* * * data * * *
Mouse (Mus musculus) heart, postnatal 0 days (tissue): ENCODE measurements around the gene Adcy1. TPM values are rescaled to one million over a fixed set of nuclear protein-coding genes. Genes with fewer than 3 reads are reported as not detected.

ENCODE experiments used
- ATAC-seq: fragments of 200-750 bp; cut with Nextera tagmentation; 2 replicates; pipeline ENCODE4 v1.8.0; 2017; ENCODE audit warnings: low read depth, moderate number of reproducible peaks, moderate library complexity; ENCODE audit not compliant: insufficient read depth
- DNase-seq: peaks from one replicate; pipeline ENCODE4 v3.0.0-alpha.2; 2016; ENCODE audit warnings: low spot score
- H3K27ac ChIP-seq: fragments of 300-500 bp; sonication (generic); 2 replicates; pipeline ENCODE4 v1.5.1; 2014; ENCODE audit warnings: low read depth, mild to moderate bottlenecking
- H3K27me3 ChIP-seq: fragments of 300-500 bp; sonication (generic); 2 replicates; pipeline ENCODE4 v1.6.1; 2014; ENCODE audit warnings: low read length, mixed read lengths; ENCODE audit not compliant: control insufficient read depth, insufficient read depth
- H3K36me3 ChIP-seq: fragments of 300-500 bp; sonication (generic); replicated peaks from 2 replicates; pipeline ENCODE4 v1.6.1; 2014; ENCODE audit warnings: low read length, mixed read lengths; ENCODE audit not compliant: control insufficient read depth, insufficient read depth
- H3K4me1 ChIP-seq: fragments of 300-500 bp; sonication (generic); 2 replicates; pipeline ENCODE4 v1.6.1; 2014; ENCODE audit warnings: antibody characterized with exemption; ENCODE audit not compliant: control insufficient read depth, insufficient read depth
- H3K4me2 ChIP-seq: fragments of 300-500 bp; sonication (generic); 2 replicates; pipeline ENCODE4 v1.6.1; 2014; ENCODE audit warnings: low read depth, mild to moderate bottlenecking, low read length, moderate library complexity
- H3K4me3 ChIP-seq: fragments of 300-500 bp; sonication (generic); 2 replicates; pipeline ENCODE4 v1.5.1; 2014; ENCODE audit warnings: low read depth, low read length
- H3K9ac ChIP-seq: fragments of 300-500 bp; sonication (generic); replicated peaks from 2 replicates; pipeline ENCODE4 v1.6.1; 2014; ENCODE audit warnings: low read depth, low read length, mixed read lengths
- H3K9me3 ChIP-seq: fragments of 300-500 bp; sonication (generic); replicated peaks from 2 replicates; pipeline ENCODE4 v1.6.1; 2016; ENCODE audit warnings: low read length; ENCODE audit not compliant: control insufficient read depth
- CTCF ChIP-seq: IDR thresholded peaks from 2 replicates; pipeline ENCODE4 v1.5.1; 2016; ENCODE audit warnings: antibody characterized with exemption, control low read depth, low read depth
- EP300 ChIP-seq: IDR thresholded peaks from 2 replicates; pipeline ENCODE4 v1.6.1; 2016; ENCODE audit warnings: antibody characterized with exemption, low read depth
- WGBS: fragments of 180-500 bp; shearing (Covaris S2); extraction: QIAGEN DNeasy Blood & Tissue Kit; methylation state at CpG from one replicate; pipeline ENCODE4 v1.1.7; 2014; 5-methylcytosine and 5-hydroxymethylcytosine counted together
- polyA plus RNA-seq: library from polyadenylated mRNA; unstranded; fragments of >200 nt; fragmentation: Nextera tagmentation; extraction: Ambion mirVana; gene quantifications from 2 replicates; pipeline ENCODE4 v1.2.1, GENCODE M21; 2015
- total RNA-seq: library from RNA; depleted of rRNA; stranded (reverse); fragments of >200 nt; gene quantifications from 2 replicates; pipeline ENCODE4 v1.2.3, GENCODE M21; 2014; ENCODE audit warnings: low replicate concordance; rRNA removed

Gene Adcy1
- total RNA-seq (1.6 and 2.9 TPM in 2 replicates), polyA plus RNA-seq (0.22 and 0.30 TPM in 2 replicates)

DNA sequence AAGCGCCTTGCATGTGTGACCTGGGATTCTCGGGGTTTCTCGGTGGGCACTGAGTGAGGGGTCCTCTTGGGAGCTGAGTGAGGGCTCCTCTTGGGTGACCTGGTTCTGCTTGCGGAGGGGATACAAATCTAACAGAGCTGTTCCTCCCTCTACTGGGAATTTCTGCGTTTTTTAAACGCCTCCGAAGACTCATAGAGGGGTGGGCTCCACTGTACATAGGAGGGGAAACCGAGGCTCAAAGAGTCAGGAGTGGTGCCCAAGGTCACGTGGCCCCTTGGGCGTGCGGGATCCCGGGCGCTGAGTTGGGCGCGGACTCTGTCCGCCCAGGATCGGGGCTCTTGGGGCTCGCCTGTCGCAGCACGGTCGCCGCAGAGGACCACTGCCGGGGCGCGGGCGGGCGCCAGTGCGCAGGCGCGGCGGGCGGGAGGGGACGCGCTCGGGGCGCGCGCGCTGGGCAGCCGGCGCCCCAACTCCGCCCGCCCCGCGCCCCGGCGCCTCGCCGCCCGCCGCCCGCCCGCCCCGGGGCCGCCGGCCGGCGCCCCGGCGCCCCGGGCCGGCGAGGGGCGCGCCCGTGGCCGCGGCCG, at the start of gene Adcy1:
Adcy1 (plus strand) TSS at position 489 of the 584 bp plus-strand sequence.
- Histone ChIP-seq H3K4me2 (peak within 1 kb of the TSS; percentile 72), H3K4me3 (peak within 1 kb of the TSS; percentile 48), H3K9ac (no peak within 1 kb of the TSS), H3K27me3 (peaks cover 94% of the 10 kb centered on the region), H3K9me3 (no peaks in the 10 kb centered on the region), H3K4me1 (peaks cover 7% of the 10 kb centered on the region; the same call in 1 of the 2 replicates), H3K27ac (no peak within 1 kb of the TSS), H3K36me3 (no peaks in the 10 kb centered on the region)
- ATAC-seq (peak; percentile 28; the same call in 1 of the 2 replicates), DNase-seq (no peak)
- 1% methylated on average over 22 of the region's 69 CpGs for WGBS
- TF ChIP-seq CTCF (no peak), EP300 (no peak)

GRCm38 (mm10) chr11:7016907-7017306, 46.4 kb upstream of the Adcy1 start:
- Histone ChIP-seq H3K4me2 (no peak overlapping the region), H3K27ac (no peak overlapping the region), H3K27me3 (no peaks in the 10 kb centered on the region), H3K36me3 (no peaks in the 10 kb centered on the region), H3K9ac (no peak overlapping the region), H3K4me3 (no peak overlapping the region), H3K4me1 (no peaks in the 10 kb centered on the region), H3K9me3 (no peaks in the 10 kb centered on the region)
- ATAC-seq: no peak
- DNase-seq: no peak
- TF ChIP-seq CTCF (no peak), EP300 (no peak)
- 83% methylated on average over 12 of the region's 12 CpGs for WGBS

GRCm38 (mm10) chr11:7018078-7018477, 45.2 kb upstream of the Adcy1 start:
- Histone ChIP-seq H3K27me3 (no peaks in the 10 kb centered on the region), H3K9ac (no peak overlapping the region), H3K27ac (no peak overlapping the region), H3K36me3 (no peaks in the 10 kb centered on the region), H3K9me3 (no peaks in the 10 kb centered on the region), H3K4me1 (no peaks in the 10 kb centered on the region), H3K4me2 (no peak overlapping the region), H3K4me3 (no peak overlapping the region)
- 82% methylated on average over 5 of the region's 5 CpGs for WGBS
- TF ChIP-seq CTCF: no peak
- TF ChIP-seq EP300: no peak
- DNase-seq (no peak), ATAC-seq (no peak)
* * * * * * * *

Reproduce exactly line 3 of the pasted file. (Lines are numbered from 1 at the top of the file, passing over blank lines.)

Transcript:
- ATAC-seq: fragments of 200-750 bp; cut with Nextera tagmentation; 2 replicates; pipeline ENCODE4 v1.8.0; 2017; ENCODE audit warnings: low read depth, moderate number of reproducible peaks, moderate library complexity; ENCODE audit not compliant: insufficient read depth